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Are Humans an Invasive Species?

Some readers of recent Smithsonian stories on wild pigs in Texas and the world's worst invasive mammals list have argued that we may have left out the worst invasive species of them all: Homo sapiens. But are humans really an invasive species?Let's start with the definition of an invasive species. ...

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Some readers of recent Smithsonian stories on wild pigs in Texas and the world's worst invasive mammals list have argued that we may have left out the worst invasive species of them all: Homo sapiens. But are humans really an invasive species?



Let's start with the definition of an invasive species. It turns out, it's not so simple. The legal definition in the United States is "an alien species whose introduction does or is likely to cause economic or environmental harm or harm to human health." The International Union for Conservation of Nature (IUCN), which developed the list of the 100 world's worst from which our invasive mammals piece originated, defines them as "animals, plants or other organisms introduced by man into places out of their natural range of distribution, where they become established and disperse, generating a negative impact on the local ecosystem and species." And a 2004 paper in Diversity and Distributions that examines the terminology of invasiveness notes that their is a lack of consensus on this topic and lists five dominant definitions for 'invasive,' the most popular of which is "widespread that have adverse effects on the invaded habitat."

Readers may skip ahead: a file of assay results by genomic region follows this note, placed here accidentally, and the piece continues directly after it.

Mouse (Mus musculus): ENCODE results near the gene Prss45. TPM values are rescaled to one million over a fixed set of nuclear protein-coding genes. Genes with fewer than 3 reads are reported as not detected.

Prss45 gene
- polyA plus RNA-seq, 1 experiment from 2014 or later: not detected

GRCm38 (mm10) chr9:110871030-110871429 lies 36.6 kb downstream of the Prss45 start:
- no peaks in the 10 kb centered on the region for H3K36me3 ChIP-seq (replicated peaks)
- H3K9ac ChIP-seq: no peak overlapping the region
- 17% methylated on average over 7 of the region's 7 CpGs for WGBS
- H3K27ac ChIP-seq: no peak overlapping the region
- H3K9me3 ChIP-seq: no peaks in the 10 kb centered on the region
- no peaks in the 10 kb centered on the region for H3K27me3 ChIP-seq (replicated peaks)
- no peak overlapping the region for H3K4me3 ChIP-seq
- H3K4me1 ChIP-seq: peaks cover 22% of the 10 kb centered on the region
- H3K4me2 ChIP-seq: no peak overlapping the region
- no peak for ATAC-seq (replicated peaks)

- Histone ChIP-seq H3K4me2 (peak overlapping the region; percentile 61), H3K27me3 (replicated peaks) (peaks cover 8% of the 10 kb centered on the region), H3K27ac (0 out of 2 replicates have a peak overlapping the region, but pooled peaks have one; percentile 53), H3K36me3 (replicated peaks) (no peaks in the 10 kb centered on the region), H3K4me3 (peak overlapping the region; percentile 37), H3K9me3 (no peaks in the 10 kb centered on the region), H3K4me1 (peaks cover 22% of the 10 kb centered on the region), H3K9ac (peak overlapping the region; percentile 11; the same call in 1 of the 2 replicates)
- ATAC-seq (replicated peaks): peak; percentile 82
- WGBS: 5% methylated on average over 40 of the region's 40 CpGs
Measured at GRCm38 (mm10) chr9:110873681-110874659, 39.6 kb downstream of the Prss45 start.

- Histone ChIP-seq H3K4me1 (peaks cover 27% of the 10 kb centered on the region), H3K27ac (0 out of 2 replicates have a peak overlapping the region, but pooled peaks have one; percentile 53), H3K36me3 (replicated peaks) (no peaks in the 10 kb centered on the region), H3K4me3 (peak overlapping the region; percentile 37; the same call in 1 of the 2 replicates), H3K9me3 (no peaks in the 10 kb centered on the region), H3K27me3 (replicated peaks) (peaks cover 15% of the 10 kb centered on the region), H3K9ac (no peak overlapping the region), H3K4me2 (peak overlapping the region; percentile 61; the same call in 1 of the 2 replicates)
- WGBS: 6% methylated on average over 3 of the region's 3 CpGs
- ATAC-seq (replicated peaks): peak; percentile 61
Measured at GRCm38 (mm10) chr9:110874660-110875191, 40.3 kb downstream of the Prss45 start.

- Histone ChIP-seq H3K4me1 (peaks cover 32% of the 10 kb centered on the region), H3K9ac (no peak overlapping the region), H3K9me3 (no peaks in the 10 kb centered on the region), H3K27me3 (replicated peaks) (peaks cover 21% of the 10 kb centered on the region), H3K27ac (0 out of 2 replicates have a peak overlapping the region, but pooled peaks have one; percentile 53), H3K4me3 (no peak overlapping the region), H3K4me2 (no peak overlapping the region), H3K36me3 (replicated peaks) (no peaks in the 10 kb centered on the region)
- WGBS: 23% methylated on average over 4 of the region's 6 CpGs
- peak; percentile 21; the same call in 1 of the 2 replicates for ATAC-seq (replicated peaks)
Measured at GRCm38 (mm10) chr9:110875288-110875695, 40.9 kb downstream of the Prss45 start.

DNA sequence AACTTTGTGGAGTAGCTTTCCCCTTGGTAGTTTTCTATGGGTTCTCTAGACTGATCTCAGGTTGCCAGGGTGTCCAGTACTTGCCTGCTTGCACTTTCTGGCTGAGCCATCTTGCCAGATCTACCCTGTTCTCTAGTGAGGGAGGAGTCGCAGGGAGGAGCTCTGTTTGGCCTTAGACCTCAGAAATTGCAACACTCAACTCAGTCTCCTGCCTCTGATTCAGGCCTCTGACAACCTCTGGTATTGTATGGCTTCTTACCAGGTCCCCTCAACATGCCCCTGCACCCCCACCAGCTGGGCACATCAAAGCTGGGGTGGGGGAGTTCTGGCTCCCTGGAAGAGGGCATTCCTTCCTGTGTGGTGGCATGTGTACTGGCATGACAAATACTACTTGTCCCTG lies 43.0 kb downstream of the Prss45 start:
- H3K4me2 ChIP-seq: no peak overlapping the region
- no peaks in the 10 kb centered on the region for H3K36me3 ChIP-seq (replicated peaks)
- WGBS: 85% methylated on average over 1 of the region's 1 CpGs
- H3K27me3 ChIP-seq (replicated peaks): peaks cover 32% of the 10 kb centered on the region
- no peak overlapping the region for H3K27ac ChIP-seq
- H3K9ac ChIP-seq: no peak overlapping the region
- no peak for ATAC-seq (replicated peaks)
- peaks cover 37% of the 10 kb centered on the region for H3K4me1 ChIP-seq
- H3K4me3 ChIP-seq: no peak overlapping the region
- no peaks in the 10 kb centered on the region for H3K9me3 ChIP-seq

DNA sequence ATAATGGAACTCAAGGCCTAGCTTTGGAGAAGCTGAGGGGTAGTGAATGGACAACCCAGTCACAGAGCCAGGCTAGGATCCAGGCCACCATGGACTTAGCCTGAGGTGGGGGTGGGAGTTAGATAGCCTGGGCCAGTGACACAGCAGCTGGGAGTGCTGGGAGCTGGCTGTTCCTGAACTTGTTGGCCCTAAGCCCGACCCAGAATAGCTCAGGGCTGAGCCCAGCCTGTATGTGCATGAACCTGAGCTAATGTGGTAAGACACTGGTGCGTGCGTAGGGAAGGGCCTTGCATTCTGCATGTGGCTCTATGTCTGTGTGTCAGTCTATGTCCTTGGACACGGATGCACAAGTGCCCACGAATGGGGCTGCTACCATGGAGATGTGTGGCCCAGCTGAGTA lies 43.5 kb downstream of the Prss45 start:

Despite the lack of a single definition, however, we can pull from these definitions some general aspects of an invasive species and apply those to Homo sapiens.



1) An invasive species is widespread: Humans, which can be found on every continent, floating on every ocean and even circling the skies above certainly meet this aspect of invasiveness.



2) An invasive species has to be a non-native: Humans had colonized every continent but Antarctica by about 15,000 years ago. Sure, we've done some rearranging of populations since then and had an explosion in population size, but we're a native species.



3) An invasive species is introduced to a new habitat: Humans move themselves; there is no outside entity facilitating their spread.



4) An invasive species had adverse effects on its new habitat and/or on human health: Humans meet this part of the definition in too many ways to count.



Verdict: We're not an invasive species, though we're certainly doing harm to the world around us. If you think about it, all of the harm done by invasive species is by definition our collective faults; some kind of human action led to that species being in a new place where it then causes some harm. And so I'm not at all astonished to find people arguing that we're the worst invasive species of them all.
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About Sarah Zielinski
Sarah Zielinski

Sarah Zielinski is an award-winning science writer and editor. She is a contributing writer in science for Smithsonian.com and blogs at Wild Things, which appears on Science News.

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